The new Great Game: Europe looks within for roots of renewal
The need for greater integration to deal with its debt problems may be the catalyst for the shift to autarchy
Satyajit Das writes the Das Capital Column in the Independent. He has worked in financial markets for over 35 years, as a banker, a corporate treasurer and now as a consultant to banks, fund managers, governments, companies and regulators around the world. He is also the author of Traders Guns and Money and Extreme Money as well as a number of reference books on derivatives and risk-management, which double as 'door stops'. He became a banker because he wasn't good enough to be a professional cricketer, but would give up finance if anyone offered him a job as a cricket commentator or allowed him to pursue his other passion- wildlife (he is the co-author with Jade Novakovic of In Search of The Pangolin: The Accidental Eco-Tourist). He lives in Sydney, Australia.
Tuesday 23 July 2013
The term “the Great Game” referred to the strategic rivalry between the British and Russian empires in Central Asia. Today’s Great Game is the battle for economic survival in a world of low economic growth. In such a world economic nationalism reasserts itself, reducing free trade in goods and services and free movement of capital. Escalating sovereign debt and banking sector problems will favour European introspection.
Individual European economies are modest in size relative to the US. But as a single entity the European Union, including the 17-member eurozone, accounts for more than 25 per cent of global GDP, making it the world’s largest economic unit.
The EU is a more open economy, being the world’s largest exporter and importer of good and services. But around 75 per cent of its trade is within member nations, aided by removal of trade barriers and the common currency. For example, Germany, the EU’s largest economy and one of the world’s largest exporters, sells more than 60 per cent of its products within the EU, much of it to other eurozone members.
The union is largely self-sufficient in food, thanks in part – as in the US – to subsidies, minimum price schemes and trade restrictions which favour farmers. The EU is a net energy importer, although mutually beneficial strategic agreements with Russia and other neighbouring countries rich in energy can provide security of supply. Significant potential natural gas finds in the eastern Mediterranean may emerge as a source of energy for Europe.
Europe has many of the requirements of a closed economy. The need for greater integration to deal with its debt problems may be the catalyst for the shift to autarchy.
As a unit, the eurozone’s current account is nearly balanced, its trade account has a small surplus, the overall fiscal deficit is modest and the aggregate level of public debt, while high, is manageable. But individual members of the eurozone vary widely in terms of income, public finances, external account and debt levels. Greater integration would help resolve some of these variations.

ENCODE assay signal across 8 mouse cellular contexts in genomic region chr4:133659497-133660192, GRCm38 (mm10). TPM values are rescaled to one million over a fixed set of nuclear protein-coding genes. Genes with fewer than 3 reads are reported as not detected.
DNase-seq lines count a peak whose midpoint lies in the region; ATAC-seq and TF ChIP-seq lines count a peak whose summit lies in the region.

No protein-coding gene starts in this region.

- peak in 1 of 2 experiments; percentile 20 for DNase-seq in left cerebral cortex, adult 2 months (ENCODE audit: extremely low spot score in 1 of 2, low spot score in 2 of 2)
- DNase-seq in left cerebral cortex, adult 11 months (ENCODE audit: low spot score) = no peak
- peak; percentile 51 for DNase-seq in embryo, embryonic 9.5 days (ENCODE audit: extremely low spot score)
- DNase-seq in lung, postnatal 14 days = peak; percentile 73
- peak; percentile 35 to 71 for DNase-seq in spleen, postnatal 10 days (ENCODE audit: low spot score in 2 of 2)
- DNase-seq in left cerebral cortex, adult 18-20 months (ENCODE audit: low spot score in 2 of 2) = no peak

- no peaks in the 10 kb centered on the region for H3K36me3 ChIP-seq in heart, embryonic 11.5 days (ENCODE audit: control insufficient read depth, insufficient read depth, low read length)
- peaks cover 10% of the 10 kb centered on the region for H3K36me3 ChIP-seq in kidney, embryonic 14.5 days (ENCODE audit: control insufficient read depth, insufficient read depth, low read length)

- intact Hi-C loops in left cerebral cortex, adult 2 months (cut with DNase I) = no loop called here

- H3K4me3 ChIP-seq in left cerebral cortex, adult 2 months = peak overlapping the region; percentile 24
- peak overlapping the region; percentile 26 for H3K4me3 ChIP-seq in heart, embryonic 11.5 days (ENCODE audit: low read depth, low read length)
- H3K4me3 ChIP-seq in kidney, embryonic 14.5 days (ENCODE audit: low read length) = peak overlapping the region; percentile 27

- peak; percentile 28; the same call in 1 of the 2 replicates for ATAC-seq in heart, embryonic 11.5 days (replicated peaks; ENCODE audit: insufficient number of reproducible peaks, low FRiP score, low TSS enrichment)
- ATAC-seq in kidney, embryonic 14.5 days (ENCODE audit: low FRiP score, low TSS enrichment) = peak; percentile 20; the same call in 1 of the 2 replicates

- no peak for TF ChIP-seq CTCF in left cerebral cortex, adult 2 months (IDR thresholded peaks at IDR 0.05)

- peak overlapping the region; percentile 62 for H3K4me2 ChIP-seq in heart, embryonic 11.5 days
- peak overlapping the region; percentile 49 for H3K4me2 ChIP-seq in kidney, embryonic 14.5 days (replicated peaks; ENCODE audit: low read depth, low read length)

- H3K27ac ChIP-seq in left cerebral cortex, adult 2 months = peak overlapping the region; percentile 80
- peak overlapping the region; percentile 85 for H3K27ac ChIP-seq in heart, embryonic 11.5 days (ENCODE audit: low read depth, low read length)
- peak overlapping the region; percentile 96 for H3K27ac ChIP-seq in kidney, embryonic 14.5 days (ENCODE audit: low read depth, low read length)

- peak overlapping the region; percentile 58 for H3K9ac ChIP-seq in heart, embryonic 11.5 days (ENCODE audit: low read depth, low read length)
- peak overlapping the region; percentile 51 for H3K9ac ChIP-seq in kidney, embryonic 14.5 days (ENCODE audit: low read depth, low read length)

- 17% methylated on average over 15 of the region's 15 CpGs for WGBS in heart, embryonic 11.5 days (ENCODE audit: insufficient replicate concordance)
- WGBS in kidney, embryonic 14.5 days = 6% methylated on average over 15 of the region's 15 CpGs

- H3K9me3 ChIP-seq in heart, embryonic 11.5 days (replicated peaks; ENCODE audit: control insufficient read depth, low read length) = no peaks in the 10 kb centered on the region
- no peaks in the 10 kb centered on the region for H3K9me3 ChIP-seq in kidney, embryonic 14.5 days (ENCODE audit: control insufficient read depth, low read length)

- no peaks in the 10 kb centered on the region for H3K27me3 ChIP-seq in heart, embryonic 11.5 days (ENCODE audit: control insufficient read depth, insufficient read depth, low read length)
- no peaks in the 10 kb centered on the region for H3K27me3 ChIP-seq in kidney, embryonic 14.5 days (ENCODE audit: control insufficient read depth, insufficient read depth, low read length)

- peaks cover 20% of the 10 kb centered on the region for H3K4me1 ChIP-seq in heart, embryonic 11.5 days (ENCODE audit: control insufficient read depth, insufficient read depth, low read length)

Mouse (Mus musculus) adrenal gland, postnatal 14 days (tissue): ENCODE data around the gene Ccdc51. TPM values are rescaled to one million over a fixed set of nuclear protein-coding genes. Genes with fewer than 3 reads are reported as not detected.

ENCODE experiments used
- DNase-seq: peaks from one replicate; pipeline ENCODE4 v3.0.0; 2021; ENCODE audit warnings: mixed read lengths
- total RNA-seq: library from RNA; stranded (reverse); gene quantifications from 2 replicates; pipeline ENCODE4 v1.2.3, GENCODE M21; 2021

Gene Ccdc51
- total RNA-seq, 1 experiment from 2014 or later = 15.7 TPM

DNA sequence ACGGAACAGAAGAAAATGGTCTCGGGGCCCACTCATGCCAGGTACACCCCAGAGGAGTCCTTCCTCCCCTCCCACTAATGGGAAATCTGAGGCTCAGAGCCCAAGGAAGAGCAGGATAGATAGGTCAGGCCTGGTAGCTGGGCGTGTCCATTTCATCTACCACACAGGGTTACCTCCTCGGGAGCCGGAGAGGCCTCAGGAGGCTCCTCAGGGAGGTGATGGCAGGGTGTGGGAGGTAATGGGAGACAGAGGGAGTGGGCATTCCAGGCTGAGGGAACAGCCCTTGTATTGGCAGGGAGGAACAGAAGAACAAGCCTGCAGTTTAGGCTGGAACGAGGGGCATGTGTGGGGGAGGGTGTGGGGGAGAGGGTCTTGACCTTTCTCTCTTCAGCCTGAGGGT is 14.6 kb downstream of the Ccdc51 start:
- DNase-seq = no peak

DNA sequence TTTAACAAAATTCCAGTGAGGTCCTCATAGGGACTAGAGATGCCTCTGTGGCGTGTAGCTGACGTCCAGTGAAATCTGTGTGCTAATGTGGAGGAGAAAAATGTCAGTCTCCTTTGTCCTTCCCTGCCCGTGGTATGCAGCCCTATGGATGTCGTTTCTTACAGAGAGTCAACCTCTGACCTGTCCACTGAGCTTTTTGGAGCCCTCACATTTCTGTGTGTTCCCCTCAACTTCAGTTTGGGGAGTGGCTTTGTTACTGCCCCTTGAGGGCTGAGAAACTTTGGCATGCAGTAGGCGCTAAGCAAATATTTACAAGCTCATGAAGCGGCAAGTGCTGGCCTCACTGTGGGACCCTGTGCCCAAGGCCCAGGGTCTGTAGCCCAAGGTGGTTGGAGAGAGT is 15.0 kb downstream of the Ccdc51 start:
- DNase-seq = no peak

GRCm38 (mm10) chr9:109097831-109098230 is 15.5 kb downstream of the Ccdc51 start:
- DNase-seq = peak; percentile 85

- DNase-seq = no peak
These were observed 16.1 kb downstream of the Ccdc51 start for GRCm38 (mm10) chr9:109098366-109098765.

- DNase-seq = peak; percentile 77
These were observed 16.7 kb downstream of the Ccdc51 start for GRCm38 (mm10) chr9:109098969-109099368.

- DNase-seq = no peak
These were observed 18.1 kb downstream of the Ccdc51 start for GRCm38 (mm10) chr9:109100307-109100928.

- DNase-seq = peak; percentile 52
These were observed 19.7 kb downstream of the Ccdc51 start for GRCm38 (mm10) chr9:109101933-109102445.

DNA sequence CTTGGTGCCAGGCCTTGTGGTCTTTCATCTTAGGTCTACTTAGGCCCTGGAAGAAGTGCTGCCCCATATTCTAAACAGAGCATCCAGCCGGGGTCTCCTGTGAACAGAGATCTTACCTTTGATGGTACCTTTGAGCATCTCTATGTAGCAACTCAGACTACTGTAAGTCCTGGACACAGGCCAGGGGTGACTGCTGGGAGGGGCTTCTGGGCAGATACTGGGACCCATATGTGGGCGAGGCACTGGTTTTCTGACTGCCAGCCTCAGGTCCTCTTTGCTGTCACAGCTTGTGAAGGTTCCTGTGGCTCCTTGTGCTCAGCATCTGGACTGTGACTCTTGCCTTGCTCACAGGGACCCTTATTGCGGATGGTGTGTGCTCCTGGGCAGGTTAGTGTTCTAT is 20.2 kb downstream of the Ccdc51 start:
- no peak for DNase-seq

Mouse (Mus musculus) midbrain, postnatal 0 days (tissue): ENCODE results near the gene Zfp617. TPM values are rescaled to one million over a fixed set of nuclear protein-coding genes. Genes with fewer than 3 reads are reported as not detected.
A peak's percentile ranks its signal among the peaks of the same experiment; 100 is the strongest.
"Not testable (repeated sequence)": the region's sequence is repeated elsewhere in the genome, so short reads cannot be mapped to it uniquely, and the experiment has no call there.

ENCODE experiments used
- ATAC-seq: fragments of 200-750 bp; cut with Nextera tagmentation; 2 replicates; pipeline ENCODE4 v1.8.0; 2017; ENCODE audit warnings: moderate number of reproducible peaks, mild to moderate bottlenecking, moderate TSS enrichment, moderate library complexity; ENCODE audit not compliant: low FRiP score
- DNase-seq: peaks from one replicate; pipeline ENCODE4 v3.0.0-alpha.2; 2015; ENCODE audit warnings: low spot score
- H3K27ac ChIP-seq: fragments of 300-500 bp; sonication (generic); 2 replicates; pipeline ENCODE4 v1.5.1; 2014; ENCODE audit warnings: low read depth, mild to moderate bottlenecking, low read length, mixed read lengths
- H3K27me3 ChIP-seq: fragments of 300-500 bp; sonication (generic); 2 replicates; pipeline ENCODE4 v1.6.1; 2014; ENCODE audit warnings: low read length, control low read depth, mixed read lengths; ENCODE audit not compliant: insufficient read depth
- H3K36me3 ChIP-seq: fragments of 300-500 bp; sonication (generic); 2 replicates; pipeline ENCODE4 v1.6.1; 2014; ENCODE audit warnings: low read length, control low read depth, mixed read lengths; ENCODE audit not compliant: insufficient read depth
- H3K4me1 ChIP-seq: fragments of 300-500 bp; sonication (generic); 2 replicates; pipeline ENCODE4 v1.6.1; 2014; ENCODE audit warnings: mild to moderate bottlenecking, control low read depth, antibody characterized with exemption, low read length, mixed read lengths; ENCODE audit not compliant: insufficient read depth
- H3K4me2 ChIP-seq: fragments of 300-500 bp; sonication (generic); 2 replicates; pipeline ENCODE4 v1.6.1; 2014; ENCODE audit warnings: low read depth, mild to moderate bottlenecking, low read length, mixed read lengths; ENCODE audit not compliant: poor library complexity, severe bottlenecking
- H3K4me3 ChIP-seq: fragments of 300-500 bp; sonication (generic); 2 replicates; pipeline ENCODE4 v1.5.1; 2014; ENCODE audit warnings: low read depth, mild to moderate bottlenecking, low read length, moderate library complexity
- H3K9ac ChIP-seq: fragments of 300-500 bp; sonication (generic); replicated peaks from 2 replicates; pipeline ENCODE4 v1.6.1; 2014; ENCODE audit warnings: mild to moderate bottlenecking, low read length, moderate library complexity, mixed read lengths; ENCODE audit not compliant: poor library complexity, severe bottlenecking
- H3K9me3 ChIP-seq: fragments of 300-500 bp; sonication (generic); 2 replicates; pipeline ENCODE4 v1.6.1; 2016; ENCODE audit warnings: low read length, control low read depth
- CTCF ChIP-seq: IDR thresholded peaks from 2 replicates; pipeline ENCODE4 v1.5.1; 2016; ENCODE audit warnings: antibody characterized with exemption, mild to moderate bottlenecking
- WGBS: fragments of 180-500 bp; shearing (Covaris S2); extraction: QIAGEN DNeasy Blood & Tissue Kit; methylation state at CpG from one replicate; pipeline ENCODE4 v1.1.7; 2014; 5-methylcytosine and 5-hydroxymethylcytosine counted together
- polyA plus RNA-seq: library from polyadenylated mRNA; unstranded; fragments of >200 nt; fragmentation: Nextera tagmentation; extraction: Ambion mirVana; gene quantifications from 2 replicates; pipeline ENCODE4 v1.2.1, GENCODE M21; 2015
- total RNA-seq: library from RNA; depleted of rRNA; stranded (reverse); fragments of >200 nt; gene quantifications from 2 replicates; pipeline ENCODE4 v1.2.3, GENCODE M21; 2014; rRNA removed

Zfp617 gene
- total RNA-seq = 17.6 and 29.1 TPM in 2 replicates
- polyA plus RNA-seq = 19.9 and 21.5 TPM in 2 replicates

However, it would necessitate a net wealth transfer from richer to weaker members. Stronger, more creditworthy members would also have to underwrite the borrowings of weaker nations – something that net lenders such as Germany, Finland and Netherlands are opposed to.
But even without agreement on eurozone bonds, de facto mutualisation of debt will take place. As more financing for weaker nations moves to official institutions such as the European Central Bank and bailout funds, the commitment of stronger countries, especially Germany and France, increases. They implicitly assume the liabilities of weaker members of the eurozone.
If the eurozone fragments, it will morph into a smaller version of itself, probably consisting of stronger core nations and some smaller entities. Nursing large losses and a significant diminution of wealth, survivors are likely to favour autarchical policies to restore economic health.
Economic difficulties are driving secessionist movements within Europe. While ethnic and political identity is the primary driver, an emerging factor is financial. Catalan nationalists argue that the region is financially burdened by being part of Spain – which they say absorbs 8 per cent of Catalonia’s GDP, or about €16bn (£14bn) – and would be better off as an independent entity. As Spain implements a harsh austerity program, Catalans, facing sharp cutbacks in public services such as health and education, are convinced that independence would restore their economic fortunes.
Separatist movements are also active in many other European nations. The pressures for secession complicate international economic relationships and the reshaping of the global trading system, forcing a narrow domestic focus.
Irrespective of its policy choices, Europe faces a prolonged period of economic stagnation as it works off its debt burden and undertakes major structural changes to correct imbalances. During this transition, Europe will be forced to focus internally, husbanding savings and wealth needed to absorb the large debt write-offs required. Explicit or implicit capital controls and trade restrictions are natural policy measures to assist in this adjustment, marking a shift to a more closed economy.
Satyajit Das is a former banker and the author of ‘Extreme Money’ and ‘Traders, Guns & Money’
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